Ho! the merrie first of Maie
Brings the daunce and blossoms gaie
To make of lyfe a holiday!
~Old English saying
Thousands of years ago winter was a time to honor death and the summer a time to honor life. In those ancient times the short days, grey skies, and cold temperatures began to wear people down and that coupled with a gradual decline in food supplies took its toll on their spirits. Indeed winter was a very difficult time for the ancients, and so the coming of summer brought them great hope. As the crops and grasslands became full of life again, the animals bred, and the warmth of the sun thawed out the earth and their spirits, they celebrated the cross-over and coming change in the human cycle that reflected the turning of the seasons. It was a time for celebrating the forces of life overcoming death, light overcoming darkness, and summer overcoming winter.
Thus began the dancing around the May pole. A kind of maypole dance, with origins in the 18th century, began as a traditional artistic dance popular in Italy and France. Eventually, traveling troupes performed it in London theaters, thus bringing this traditional dance to larger audiences. An English teacher training school adopted the maypole dance and soon it had spread across most of central and southern England. The dance became part of the repertoire of physical education for girls and remained popular in elementary schools in both England and the US well into the 1950’s.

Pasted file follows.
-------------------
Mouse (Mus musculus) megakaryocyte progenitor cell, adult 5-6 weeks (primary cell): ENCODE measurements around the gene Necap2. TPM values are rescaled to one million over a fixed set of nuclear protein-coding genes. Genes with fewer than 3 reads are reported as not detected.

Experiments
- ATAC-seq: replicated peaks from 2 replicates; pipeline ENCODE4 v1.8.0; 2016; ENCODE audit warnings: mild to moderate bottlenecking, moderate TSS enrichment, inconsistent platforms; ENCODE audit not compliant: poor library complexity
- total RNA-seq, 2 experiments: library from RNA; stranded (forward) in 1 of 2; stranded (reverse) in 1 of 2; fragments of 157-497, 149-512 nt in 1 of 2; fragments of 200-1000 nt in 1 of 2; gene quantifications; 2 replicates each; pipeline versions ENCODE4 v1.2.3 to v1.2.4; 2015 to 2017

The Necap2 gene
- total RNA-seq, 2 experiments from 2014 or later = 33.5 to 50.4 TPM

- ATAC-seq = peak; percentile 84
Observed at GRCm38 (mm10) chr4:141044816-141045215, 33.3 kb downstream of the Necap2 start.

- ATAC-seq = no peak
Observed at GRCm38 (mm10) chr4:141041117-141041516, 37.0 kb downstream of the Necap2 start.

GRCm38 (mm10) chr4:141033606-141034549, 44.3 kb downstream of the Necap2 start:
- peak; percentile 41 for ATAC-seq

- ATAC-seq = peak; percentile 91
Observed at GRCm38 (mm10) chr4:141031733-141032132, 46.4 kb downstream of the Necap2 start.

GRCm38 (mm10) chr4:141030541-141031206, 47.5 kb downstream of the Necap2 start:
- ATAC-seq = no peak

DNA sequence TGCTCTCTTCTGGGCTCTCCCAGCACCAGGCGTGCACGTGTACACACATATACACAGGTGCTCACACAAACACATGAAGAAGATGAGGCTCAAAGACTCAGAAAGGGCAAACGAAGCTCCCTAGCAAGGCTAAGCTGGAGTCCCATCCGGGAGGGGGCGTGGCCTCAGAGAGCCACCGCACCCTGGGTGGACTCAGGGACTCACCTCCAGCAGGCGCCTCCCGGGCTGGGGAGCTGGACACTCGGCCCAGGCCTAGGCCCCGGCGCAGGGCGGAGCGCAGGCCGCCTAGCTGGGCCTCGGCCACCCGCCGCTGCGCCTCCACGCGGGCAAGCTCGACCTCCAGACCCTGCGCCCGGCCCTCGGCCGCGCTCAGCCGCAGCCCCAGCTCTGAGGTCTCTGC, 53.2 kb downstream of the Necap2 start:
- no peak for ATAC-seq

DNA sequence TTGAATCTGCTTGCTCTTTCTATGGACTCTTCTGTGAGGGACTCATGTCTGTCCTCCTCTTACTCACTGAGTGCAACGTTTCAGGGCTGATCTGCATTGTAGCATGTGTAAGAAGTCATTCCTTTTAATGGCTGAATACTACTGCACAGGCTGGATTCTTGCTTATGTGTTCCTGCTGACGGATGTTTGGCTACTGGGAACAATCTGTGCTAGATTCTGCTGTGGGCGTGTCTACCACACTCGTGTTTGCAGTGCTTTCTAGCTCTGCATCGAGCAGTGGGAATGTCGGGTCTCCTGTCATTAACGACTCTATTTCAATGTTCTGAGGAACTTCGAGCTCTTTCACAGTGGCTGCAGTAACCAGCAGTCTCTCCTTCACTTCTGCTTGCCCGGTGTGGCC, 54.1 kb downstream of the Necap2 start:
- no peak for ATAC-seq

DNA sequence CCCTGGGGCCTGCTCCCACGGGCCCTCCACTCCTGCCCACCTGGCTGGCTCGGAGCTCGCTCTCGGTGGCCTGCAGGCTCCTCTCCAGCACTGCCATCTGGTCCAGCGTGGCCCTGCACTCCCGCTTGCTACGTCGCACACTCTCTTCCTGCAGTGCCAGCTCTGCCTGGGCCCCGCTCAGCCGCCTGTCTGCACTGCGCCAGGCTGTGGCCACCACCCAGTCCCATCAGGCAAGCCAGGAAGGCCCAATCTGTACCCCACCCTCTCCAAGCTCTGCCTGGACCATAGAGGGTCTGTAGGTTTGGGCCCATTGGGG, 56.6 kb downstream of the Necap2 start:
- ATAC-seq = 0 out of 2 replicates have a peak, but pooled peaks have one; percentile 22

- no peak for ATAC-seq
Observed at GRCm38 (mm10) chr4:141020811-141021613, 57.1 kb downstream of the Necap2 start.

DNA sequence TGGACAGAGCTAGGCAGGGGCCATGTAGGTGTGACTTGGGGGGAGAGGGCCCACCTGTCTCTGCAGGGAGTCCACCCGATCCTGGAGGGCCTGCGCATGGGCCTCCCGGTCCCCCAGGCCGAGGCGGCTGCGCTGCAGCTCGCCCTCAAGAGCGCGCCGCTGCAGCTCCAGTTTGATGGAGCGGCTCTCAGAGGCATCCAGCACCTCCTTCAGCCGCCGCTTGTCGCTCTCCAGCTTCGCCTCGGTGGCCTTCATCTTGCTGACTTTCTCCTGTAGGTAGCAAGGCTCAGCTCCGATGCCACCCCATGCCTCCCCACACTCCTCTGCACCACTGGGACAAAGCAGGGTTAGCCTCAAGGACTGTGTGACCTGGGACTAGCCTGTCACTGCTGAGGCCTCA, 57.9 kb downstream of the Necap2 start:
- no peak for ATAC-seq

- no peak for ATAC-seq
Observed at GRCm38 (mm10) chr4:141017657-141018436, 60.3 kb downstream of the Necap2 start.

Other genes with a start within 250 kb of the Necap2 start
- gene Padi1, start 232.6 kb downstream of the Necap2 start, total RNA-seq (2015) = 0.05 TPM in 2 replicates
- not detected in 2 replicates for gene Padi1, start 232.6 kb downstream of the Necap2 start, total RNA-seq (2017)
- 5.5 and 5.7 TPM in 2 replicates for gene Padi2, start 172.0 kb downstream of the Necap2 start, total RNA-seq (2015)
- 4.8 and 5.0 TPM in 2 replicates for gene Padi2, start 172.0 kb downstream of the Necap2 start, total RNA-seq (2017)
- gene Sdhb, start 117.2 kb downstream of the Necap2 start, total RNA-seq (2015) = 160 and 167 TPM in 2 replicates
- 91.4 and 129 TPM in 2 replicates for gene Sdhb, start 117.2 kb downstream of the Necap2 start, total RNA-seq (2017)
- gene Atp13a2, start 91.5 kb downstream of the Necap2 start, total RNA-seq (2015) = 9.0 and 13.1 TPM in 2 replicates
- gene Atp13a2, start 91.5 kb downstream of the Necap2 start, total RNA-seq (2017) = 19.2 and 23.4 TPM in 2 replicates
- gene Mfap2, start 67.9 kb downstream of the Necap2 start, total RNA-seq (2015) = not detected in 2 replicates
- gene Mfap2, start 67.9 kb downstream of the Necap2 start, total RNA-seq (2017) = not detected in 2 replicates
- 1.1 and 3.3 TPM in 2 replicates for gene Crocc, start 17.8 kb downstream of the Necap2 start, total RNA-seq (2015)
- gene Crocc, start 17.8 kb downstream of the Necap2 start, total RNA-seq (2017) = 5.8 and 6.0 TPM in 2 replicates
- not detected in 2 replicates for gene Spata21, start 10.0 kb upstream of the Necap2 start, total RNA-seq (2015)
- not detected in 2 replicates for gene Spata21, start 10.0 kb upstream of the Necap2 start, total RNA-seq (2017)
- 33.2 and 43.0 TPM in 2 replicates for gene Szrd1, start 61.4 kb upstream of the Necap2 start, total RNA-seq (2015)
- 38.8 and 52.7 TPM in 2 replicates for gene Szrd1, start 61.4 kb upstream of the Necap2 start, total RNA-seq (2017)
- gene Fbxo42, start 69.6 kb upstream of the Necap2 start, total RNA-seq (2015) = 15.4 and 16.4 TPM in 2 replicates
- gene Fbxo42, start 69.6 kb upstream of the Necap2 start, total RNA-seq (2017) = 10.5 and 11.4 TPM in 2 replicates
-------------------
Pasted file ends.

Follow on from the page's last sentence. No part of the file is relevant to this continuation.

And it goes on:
I remember in elementary school making May baskets and flowers out of coloredl pieces of construction paper and crepe paper. Today May Day has many different meanings, if any, but it eventually found its place in Christianity. And though considered quaint now, in decades past, like dancing around the maypole, as the month of April rolled to an end, people begin gathering flowers and candies and goodies to put in May baskets to hang on the doors of friends, neighbors, and loved ones on May 1st. And there were even rules about the basket tradition:
1. Giving was supposed to be anonymous. Reciprocity was not expected. One was to leave the basket on the doorknob or doorstep, ring the doorbell, and run.
2. Children were to give to grownups, instead of the other way around. On almost every other holiday, only the child receives gifts; so they don’t get to experience the true joy of unselfish giving.
He(Jesus) told them this parable: “Look at the fig tree and all the trees. When they sprout leaves, you can see for yourselves and know that summer is near…” ~Luke 21:29-30 ✝
**Images via Pinterest and the Internet; collages created by Natalie